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Effect of oral administration of L-lysine on conjunctivitis caused by feline herpesvirus in cats

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  • 1 Department of Veterinary Clinical Sciences, School of Veterinary Medicine, Purdue University, West Lafayette, IN 47907.
  • | 2 Department of Veterinary Clinical Sciences, School of Veterinary Medicine, Purdue University, West Lafayette, IN 47907.
  • | 3 Department of Molecular Biosciences, School of Veterinary Medicine, University of California-Davis, Davis, CA 95616.
  • | 4 Department of Veterinary Clinical Sciences, School of Veterinary Medicine, Purdue University, West Lafayette, IN 47907.

Abstract

Objective—To determine whether oral administration of L-lysine to cats would lessen the severity of conjunctivitis caused by feline herpesvirus (FHV-1).

Animals—8 healthy young adult cats.

Procedure—Cats received oral administration of lysine monohydrochloride (500 mg, q 12 h) or placebo (lactose) beginning 6 hours prior to inoculation of virus. The left conjunctival sac received a 50-µl suspension of FHV-1 grown in cell culture (1.8 X 108 tissue culture infective dose50) on day 1. Cats were evaluated and scores given for clinical signs each day for 21 days. Samples for virus isolation were collected from the eye and throat every third day. Plasma lysine and arginine concentrations were measured prior to the study and on days 3, 14, and 22.

Results—Cats that received lysine had less severe conjunctivitis than cats that received placebo. Virus isolation results did not differ between the groups. Plasma lysine concentration was significantly higher in cats that received lysine, compared with control cats, whereas plasma arginine concentrations did not differ between groups.

Conclusion and Clinical Relevance—Oral administration of 500 mg of lysine to cats was well tolerated and resulted in less severe manifestations of conjunctivitis caused by FHV-1, compared with cats that received placebo. Oral administration of lysine may be helpful in early treatment for FHV-1 infection by lessening the severity of disease. (Am J Vet Res 2002;63:99–103)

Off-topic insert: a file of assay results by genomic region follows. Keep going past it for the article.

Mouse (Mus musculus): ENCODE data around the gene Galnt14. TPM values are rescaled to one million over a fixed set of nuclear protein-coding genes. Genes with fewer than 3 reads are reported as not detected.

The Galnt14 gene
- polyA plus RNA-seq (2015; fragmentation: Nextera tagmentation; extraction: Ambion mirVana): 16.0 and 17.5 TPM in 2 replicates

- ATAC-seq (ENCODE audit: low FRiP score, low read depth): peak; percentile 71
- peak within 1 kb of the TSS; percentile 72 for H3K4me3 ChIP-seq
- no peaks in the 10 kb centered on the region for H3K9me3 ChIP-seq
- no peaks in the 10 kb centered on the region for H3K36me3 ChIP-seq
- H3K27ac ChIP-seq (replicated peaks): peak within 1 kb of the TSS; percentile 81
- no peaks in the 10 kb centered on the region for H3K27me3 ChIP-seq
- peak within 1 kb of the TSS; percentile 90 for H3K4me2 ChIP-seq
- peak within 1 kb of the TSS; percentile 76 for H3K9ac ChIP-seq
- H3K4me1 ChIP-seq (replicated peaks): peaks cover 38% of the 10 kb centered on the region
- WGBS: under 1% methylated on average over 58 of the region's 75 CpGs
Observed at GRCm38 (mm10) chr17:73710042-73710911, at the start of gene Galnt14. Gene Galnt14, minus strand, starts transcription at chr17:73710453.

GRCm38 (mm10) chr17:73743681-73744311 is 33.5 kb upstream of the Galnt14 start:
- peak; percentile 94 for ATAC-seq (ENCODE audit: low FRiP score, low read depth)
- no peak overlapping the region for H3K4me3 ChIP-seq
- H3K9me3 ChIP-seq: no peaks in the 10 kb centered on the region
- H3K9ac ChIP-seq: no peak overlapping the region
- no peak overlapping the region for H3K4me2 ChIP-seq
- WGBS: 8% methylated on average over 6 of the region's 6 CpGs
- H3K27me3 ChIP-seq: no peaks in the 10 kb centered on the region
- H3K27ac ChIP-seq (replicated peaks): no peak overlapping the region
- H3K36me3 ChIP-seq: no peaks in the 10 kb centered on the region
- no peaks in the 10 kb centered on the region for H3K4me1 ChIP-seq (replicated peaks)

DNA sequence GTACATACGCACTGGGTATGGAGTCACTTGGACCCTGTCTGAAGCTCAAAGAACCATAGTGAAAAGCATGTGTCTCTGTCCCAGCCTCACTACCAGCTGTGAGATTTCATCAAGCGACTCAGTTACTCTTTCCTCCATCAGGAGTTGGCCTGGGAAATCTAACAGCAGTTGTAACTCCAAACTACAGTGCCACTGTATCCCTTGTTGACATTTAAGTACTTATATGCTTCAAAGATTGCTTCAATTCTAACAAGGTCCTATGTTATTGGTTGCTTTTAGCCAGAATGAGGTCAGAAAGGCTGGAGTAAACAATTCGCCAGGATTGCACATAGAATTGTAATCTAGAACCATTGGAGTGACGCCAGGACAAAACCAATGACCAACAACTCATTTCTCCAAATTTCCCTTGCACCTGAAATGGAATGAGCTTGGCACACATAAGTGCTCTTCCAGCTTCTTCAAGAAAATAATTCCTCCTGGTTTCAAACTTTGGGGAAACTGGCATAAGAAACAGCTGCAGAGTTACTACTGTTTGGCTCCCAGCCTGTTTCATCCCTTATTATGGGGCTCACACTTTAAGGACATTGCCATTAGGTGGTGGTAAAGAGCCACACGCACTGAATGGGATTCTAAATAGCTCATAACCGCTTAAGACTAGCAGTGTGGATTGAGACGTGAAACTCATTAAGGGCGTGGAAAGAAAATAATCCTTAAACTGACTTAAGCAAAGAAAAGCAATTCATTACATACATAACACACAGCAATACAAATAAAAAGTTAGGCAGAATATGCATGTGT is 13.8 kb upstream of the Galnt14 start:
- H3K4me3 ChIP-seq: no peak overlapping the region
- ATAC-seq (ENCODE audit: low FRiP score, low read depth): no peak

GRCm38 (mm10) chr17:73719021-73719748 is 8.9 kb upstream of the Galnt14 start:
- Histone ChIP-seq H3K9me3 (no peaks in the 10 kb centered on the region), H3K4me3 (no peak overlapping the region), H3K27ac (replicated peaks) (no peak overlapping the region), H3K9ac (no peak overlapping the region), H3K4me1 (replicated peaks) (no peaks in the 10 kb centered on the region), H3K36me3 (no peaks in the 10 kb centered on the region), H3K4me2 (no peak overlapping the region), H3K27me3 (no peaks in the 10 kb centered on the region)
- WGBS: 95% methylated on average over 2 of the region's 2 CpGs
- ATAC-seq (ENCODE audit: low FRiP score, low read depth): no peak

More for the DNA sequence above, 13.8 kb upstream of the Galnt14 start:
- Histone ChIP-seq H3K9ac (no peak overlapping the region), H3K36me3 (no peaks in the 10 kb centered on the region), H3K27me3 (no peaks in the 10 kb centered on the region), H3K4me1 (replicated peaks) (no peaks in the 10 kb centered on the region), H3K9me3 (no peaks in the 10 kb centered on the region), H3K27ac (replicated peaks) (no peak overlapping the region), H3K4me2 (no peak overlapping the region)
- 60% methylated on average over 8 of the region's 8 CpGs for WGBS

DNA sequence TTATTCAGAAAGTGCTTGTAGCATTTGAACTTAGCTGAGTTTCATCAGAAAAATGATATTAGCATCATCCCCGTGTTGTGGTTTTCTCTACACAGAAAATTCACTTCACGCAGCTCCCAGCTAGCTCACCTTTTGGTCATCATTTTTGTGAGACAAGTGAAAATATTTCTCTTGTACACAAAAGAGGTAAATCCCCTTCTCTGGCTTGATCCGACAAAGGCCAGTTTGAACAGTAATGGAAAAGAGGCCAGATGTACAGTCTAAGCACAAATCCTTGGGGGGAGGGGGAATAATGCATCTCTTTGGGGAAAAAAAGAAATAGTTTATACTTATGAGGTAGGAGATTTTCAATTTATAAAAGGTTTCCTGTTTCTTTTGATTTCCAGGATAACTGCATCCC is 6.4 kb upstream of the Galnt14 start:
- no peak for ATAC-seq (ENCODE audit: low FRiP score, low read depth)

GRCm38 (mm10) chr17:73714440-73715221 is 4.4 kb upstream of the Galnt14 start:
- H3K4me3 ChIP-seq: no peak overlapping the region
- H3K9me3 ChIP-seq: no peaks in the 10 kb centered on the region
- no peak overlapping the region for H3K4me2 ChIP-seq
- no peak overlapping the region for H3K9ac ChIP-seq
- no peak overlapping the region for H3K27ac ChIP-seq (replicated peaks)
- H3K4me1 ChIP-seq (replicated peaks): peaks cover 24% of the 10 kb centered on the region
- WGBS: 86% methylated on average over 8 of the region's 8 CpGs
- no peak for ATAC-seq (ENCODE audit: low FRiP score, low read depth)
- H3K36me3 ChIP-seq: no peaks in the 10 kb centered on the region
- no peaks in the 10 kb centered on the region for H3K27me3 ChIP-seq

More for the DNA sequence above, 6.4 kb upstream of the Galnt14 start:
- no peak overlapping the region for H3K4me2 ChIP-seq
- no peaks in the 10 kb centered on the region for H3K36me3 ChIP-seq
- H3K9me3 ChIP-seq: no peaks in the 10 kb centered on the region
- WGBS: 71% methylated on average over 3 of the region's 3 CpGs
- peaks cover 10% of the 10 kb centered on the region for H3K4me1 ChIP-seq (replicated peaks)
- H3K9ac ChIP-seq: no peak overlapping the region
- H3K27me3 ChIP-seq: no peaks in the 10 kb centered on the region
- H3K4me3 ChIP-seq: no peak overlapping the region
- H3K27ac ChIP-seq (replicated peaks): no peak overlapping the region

Abstract

Objective—To determine whether oral administration of L-lysine to cats would lessen the severity of conjunctivitis caused by feline herpesvirus (FHV-1).

Animals—8 healthy young adult cats.

Procedure—Cats received oral administration of lysine monohydrochloride (500 mg, q 12 h) or placebo (lactose) beginning 6 hours prior to inoculation of virus. The left conjunctival sac received a 50-µl suspension of FHV-1 grown in cell culture (1.8 X 108 tissue culture infective dose50) on day 1. Cats were evaluated and scores given for clinical signs each day for 21 days. Samples for virus isolation were collected from the eye and throat every third day. Plasma lysine and arginine concentrations were measured prior to the study and on days 3, 14, and 22.

Results—Cats that received lysine had less severe conjunctivitis than cats that received placebo. Virus isolation results did not differ between the groups. Plasma lysine concentration was significantly higher in cats that received lysine, compared with control cats, whereas plasma arginine concentrations did not differ between groups.

Conclusion and Clinical Relevance—Oral administration of 500 mg of lysine to cats was well tolerated and resulted in less severe manifestations of conjunctivitis caused by FHV-1, compared with cats that received placebo. Oral administration of lysine may be helpful in early treatment for FHV-1 infection by lessening the severity of disease. (Am J Vet Res 2002;63:99–103)